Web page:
How can I improve our organisation’s decision making?

What is best practice management of projects, programs and portfolios?

Projects are the only mechanism an organisation has to build exponential growth or reduce cost outside of organic processes. A survey conducted in 2017 found that organisations, regardless of size, use an average 1/3 of their turnover on projects. Despite this significant investment and the project management discipline being mature and evolved, projects are notoriously known to not run to time, cost and scope.

The good news is that investing in proven project, program and portfolio processes and methodologies pays off. According to, organisations that use proven practices waste 28 times less money than their more haphazard counterparts. Even better news is that there are a number of processes and methodologies that can be leveraged to ensure your organisation begins to realise these cost savings.

What is project governance?

Project governance is the framework for how and when project decisions get made. A study in 2015 by the Project Management Institute found that when projects fail, poor project governance is often found to be the root cause for the unsuccessfully executed project.

What is program / portfolio governance?

Program and portfolio governance are not dissimilar from project governance in that they provide a framework for decision making. However, as they sit at a more strategic level, program and portfolio governance need to split decision making into two separate, but related areas:

  • Delivery governance: making decisions about a specific project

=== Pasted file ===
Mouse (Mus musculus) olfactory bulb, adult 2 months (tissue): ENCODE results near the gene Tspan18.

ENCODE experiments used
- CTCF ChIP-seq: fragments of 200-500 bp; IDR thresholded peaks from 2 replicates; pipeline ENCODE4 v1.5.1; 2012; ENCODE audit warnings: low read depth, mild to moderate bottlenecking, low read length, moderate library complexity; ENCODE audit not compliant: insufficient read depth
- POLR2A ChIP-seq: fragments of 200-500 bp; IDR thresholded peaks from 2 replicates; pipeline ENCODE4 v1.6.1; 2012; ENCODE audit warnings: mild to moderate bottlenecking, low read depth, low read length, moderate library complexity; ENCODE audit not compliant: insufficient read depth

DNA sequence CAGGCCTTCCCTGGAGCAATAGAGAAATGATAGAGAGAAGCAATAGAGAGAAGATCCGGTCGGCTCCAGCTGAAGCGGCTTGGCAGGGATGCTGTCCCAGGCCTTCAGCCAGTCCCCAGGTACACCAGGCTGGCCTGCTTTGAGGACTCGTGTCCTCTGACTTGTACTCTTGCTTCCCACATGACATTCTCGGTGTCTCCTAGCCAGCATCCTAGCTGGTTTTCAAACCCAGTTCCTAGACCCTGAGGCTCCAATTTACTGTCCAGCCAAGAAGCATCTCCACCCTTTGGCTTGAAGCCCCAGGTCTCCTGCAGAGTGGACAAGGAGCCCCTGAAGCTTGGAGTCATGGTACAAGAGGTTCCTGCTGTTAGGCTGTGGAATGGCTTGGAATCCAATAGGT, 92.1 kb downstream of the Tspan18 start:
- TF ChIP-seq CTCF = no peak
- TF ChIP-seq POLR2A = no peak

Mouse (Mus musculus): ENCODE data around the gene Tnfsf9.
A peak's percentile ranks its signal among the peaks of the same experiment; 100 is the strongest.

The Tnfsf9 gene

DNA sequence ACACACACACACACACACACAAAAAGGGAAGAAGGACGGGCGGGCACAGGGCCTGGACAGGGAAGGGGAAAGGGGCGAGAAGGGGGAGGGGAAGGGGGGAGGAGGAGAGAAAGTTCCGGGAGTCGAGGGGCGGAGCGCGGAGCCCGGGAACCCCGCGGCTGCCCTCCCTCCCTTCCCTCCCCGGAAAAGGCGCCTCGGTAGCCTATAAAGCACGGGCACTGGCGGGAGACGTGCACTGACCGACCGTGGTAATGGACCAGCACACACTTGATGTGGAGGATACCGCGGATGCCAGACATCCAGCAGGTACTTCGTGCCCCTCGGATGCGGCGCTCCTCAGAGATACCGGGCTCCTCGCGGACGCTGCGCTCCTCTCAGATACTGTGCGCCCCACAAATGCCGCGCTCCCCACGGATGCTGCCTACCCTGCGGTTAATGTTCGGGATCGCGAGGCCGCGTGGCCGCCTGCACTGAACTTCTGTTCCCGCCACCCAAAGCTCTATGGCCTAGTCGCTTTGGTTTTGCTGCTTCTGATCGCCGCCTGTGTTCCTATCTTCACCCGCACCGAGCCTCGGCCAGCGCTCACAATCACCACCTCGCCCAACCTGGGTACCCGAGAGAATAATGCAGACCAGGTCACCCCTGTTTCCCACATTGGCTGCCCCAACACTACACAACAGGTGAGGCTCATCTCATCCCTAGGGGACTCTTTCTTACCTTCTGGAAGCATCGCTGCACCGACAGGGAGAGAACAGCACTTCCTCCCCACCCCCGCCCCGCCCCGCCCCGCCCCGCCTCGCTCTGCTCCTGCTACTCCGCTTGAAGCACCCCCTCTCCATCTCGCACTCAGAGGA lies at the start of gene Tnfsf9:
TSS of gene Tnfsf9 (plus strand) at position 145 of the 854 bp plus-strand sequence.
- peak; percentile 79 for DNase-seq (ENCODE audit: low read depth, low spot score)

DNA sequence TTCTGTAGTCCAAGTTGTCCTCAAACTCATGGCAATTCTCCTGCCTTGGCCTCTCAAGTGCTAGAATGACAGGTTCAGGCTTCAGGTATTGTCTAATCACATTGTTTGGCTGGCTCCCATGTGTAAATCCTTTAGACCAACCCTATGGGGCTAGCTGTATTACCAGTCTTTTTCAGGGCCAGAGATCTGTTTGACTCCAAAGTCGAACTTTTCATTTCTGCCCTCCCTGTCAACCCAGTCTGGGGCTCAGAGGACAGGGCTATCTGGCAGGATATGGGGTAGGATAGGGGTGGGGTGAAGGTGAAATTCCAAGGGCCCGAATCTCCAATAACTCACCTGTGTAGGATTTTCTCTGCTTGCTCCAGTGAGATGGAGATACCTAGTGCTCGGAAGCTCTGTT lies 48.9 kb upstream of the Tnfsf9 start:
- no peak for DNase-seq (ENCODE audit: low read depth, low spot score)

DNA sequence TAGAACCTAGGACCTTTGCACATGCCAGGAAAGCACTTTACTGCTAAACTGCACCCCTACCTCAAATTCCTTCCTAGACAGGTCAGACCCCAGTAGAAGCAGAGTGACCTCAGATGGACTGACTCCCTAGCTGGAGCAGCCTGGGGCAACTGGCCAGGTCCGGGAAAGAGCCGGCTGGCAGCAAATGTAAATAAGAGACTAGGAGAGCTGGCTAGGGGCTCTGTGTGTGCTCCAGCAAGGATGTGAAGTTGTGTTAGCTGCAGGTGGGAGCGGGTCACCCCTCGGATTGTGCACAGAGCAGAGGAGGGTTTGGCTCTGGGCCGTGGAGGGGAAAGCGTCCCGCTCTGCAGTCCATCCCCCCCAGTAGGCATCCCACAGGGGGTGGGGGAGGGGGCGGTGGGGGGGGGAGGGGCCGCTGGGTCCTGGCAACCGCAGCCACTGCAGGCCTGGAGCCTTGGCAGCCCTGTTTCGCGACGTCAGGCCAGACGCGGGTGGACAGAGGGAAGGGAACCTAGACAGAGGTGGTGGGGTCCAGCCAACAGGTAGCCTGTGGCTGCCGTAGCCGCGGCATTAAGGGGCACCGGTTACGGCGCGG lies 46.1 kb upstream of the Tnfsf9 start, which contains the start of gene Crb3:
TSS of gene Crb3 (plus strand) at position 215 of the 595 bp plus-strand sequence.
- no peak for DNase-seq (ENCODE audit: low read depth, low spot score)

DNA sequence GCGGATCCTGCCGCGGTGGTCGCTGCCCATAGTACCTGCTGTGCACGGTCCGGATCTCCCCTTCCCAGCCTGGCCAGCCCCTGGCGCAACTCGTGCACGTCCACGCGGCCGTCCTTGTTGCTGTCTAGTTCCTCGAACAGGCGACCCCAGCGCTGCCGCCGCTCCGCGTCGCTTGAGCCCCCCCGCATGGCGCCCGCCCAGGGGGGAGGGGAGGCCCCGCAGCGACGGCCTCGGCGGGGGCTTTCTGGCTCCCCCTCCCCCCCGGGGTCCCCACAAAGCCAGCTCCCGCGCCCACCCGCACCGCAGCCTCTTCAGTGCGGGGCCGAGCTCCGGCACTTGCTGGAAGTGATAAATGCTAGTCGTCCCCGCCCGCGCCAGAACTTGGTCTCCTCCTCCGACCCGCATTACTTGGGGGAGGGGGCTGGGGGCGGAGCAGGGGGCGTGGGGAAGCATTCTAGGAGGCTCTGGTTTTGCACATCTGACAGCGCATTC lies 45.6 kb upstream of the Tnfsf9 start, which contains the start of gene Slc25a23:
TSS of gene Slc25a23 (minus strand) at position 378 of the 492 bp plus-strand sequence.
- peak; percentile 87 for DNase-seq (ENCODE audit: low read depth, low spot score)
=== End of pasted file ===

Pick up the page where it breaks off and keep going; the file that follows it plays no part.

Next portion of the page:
• Investment governance: making decisions that optimise the return on investment for the program / portfolio as a whole

When should P3M (project/program/portfolio) governance be defined?

Governance should be defined as early as possible.

At a program and portfolio level, governance will ensure a continuous process of re-assessment and prioritisation, so the right projects are invested in that maximise returns and benefits.

Project (delivery) governance should be defined once the project has been initiated, but at a minimum it should be clearly articulated within the Project Management Plan (PMP) and the approved project business case.

How do I know if my governance structure is not fit for purpose?

There is much literature on the various frameworks and methodologies for strong governance. However, many organisations struggle with assessing whether the investment in developing a governance framework is worth the effort and expense.

It is therefore more meaningful to understand what the impacts are of poor governance to help leadership build the business case to develop a fit for purpose, pragmatic approach to governance:

  • Conflict: Conflict is a common outcome of poor governance. This conflict often stems from a lack of understanding around roles and responsibilities, authority and decision making.
  • Bottlenecks: Bottlenecks, often resulting in slow decision making is a result of a governance framework that is not fit for purpose.